It’s hard to believe for us Westerners who work up a sweat at the local P.F. Chang’s while trying to use chopsticks, but the spindly utensils were actually invented as a result of fuel conservation and Eastern philosophy.

Around 5000 years ago, the ancestors of chopsticks were probably simple sticks used to retrieve food from the fire. Fast forward to the Zhou Dynasty (ca. 1046-256 BCE) and large areas of forest were being cleared, so fuel, such as firewood, was in short supply.  The local cuisine evolved in reaction to the wood shortage; baking and boiling would take too long, so food was cut into small pieces and quickly stir-fried.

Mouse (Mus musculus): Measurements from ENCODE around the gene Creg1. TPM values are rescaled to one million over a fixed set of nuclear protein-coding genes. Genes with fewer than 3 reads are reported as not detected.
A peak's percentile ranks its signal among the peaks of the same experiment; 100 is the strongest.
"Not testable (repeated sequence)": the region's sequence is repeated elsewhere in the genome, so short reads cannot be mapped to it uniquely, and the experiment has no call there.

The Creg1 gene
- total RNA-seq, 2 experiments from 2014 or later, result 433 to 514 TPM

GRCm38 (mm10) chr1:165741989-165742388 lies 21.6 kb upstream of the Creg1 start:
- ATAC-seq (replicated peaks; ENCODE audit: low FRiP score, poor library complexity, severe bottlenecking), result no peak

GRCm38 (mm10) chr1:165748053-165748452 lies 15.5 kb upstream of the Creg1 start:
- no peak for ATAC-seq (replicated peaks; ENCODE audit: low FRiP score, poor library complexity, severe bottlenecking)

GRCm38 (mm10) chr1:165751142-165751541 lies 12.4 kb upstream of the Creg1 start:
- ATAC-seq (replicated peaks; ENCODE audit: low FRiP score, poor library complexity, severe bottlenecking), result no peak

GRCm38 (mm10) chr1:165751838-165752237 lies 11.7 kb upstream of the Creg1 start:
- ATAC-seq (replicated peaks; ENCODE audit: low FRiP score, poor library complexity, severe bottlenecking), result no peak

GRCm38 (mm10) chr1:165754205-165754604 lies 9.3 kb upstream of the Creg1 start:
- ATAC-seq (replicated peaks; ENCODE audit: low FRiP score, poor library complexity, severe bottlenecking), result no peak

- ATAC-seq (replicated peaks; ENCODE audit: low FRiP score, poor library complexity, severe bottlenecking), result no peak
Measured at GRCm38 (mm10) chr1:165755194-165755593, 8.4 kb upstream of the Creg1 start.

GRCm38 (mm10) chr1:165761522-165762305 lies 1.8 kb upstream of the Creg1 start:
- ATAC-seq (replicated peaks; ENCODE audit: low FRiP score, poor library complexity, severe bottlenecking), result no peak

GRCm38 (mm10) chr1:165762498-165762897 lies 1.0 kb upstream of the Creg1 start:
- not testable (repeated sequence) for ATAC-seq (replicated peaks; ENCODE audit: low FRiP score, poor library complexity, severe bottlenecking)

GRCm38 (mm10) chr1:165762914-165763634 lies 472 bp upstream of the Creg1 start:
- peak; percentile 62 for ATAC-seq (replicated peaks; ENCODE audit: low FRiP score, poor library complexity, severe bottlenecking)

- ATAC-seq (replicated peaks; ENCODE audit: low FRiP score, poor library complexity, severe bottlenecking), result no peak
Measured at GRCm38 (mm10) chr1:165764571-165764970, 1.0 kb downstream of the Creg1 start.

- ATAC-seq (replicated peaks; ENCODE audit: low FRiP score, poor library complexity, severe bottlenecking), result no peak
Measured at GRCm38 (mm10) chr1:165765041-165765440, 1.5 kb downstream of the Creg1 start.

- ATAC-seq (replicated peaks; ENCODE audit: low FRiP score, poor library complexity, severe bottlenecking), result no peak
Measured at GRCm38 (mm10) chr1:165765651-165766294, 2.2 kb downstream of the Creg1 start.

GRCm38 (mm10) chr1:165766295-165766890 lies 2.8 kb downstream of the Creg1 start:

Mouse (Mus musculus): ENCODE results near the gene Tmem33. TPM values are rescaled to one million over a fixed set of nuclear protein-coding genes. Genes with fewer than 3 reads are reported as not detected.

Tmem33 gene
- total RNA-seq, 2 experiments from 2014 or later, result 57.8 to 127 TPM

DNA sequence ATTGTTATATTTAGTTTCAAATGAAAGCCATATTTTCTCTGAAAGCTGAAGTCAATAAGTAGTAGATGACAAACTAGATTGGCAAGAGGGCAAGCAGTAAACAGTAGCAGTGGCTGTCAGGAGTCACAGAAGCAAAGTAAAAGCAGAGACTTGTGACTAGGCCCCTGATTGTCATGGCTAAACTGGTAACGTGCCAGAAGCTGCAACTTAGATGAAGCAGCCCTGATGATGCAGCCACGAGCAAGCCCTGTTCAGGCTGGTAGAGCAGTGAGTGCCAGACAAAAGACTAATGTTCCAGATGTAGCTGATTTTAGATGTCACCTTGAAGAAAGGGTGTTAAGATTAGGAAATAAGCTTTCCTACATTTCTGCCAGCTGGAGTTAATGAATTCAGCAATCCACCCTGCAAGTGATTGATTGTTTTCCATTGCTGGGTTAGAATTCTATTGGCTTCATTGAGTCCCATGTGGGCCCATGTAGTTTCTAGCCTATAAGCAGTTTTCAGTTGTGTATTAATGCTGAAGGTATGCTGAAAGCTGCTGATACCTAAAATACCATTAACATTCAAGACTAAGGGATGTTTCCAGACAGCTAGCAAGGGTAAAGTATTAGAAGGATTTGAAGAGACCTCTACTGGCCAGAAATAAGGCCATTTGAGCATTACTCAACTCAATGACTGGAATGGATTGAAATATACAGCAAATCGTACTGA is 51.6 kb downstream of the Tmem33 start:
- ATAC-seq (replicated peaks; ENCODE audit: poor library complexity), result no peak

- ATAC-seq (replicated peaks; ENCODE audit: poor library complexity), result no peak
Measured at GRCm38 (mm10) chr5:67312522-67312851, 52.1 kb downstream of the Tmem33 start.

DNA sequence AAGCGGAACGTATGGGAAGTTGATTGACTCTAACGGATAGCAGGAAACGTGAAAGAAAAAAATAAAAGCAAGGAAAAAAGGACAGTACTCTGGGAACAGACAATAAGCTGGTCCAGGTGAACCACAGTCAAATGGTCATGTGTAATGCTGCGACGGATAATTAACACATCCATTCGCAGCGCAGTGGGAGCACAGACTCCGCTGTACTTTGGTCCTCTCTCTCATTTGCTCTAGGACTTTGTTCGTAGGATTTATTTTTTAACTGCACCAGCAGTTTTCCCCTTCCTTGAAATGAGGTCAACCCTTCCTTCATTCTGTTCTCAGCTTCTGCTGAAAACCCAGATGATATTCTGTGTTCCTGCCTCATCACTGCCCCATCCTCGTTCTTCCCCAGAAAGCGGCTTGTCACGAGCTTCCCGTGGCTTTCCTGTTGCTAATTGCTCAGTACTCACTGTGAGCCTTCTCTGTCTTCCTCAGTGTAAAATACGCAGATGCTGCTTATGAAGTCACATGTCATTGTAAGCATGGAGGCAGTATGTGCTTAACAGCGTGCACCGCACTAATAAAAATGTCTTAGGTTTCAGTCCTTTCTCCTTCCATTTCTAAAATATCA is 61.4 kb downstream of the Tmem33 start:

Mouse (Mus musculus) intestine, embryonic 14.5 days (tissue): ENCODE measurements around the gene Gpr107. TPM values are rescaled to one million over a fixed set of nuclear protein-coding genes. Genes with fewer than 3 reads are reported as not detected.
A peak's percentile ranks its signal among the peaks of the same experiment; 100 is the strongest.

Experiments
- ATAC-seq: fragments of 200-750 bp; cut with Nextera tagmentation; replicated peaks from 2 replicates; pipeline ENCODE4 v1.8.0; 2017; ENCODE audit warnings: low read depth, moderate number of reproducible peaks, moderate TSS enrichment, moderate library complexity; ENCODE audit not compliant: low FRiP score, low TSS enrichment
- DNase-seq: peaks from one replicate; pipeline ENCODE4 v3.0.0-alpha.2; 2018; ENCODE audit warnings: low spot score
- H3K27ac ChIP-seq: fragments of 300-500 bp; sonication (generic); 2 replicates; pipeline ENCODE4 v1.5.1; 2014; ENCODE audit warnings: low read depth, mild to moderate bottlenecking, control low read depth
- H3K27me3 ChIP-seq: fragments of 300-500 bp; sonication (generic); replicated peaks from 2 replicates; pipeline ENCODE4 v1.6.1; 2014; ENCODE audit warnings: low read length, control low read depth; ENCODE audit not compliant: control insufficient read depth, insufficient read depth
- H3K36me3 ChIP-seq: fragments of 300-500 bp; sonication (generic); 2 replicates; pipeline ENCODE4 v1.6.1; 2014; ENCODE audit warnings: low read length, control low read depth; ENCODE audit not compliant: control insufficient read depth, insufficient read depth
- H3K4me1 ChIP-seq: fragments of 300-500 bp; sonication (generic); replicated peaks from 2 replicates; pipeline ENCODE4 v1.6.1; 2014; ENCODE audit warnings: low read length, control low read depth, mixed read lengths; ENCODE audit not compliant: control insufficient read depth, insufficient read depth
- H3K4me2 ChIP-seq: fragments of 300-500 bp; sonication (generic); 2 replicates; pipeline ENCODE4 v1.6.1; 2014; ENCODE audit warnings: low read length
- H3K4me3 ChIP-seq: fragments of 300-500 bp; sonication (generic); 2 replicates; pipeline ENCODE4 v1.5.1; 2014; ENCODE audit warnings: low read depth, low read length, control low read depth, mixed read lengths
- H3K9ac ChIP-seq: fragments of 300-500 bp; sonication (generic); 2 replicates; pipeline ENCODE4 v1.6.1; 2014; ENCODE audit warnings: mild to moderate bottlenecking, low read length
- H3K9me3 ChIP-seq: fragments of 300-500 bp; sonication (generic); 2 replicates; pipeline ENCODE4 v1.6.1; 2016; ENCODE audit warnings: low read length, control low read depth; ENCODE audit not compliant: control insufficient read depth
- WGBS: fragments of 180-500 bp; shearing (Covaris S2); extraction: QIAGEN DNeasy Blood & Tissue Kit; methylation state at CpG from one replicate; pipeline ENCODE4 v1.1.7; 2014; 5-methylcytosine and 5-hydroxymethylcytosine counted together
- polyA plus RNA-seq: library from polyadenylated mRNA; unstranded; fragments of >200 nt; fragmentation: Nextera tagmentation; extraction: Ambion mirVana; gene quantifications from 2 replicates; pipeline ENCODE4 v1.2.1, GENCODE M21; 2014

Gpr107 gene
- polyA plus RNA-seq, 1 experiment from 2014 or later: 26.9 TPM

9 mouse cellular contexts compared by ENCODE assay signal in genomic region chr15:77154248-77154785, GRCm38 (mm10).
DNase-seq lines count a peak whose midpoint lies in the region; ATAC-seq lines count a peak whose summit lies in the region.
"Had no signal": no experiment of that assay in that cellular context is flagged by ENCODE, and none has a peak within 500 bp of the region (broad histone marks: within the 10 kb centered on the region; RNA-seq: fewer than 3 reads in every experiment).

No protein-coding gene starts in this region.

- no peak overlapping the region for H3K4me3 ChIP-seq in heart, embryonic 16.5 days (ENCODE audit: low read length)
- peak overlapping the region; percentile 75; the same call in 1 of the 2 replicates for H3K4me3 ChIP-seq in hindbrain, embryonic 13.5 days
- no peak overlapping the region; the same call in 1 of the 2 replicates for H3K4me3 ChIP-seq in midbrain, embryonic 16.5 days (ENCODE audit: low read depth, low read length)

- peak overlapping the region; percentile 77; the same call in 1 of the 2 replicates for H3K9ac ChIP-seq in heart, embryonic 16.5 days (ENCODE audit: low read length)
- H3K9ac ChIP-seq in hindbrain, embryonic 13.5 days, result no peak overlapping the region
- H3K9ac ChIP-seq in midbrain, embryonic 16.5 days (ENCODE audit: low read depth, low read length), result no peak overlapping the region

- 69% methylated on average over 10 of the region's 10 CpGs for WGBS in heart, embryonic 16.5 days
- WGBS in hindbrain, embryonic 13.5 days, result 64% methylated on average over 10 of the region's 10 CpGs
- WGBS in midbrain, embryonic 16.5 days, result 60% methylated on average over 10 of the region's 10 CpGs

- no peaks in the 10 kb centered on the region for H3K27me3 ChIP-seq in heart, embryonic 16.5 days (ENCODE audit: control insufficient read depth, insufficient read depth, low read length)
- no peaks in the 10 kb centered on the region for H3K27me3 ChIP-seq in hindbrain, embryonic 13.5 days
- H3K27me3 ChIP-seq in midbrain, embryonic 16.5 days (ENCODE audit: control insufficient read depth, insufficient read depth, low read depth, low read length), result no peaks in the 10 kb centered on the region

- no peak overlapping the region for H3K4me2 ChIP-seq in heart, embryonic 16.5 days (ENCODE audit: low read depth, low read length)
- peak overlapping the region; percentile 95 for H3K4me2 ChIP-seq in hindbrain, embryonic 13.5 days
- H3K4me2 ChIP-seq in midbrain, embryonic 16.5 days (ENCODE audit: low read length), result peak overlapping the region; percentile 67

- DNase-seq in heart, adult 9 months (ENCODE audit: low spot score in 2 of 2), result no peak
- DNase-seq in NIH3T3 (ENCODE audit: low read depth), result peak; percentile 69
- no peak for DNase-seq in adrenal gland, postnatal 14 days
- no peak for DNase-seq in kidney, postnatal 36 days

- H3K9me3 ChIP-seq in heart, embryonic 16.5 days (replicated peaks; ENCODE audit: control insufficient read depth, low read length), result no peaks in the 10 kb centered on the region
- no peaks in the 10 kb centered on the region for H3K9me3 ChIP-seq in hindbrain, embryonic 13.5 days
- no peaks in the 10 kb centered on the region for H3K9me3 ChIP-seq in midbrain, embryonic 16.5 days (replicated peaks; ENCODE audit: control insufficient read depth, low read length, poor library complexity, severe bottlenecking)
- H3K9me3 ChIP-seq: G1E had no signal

Most dishes of that era involved some type of sauce, so using one's fingers was impractical, not to mention pretty disgusting.  Chopsticks were the perfect solution – one could grab bits of meat, vegetables and rice with a pincer-type action, and dip it daintily in the sauce.  Used properly, the morsels of food were grasped by the mouth without having actual contact with the chopsticks, making them sanitary enough for all the Emily Posts in the audience. Another excellent piece of good timing for chopsticks related to the teachings of Confucius. Confucius felt it inappropriate to have a knife on the table, and the quick cooking method of stir fry require the components to be cut up before they reach the pan, knife at table not needed.

Oh, for the nitpickers in the balcony who ask “if wood was so scarce, why did they waste it making chopsticks?”, we hasten to add that at that time, chopsticks were traditionally made of bamboo, ivory, bronze, or bone.